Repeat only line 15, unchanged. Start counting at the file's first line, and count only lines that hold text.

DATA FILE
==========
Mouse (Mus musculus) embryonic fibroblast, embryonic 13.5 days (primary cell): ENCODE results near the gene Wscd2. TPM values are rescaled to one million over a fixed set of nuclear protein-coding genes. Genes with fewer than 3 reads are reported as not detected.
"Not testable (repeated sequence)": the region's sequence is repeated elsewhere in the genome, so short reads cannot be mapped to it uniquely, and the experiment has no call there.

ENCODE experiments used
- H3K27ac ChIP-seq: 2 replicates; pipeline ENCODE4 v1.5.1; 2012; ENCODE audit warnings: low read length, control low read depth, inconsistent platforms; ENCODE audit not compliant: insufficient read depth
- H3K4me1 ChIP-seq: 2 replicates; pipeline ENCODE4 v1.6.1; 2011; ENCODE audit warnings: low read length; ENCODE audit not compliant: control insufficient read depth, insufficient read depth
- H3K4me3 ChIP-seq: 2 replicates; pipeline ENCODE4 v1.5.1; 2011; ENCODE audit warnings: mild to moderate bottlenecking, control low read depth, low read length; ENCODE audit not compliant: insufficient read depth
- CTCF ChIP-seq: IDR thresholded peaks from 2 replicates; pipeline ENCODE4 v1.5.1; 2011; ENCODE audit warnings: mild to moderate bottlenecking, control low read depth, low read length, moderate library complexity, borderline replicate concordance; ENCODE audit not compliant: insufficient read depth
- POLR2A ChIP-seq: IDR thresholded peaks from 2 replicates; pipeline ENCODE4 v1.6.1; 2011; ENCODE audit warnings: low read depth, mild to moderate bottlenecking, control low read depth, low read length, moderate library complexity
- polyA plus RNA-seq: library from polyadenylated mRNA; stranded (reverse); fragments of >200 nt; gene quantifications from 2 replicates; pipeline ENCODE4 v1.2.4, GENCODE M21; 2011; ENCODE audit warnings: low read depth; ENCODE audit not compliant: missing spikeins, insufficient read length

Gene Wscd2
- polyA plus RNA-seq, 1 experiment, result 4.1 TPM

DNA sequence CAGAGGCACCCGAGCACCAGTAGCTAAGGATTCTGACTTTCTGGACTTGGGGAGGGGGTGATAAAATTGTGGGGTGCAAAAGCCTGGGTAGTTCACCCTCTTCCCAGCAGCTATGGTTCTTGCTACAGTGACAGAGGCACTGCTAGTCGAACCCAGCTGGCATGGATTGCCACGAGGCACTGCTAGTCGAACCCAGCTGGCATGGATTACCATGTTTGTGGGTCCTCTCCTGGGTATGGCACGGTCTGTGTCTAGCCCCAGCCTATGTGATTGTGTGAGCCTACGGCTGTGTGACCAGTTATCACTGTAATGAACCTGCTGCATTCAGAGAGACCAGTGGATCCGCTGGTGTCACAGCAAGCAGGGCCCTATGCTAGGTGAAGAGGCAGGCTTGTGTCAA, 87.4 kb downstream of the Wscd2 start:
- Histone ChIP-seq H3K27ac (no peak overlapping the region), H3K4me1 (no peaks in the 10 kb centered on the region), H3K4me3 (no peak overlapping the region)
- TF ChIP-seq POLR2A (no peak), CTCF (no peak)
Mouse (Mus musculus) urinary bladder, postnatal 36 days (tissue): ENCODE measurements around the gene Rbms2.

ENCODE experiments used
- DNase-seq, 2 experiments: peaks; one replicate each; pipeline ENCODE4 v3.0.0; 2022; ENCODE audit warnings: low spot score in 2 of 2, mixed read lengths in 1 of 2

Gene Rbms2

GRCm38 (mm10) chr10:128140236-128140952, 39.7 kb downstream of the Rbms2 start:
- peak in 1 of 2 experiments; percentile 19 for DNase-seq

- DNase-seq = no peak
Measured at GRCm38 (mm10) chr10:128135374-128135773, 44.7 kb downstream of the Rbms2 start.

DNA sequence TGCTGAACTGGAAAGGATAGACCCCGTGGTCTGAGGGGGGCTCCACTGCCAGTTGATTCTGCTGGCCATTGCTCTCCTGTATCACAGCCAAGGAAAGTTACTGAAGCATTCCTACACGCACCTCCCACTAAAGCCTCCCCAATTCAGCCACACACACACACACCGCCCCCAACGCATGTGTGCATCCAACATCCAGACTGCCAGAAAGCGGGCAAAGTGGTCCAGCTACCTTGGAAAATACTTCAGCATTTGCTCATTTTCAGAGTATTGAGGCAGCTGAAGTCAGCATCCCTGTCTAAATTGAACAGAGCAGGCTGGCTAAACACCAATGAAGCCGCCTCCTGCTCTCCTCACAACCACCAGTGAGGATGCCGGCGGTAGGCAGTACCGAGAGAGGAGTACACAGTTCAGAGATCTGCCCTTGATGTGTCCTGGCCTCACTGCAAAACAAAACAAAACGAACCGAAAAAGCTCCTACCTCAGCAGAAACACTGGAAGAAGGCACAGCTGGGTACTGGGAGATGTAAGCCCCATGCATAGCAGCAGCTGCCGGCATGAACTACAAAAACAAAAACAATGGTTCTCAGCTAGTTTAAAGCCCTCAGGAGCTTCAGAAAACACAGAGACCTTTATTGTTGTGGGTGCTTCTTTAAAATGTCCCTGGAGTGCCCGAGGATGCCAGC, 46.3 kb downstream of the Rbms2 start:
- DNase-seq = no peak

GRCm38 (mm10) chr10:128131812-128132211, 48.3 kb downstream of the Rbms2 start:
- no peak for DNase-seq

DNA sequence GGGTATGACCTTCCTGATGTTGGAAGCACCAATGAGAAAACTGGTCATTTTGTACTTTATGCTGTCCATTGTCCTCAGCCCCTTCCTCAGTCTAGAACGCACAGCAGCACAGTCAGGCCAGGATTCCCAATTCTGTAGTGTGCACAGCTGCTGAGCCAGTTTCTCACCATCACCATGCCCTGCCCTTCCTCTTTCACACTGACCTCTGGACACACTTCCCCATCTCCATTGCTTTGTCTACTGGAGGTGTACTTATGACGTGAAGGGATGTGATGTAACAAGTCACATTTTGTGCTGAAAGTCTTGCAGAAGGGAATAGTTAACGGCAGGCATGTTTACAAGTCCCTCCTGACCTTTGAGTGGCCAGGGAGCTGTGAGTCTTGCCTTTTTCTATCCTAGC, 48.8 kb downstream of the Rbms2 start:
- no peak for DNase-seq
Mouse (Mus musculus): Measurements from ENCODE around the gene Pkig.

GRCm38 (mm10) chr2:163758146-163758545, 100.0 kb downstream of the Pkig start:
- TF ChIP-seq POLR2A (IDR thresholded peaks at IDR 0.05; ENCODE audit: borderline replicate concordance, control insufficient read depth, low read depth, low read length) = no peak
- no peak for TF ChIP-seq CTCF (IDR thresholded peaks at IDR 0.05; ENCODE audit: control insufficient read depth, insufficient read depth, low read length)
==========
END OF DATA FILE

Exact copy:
Mouse (Mus musculus) urinary bladder, postnatal 36 days (tissue): ENCODE measurements around the gene Rbms2.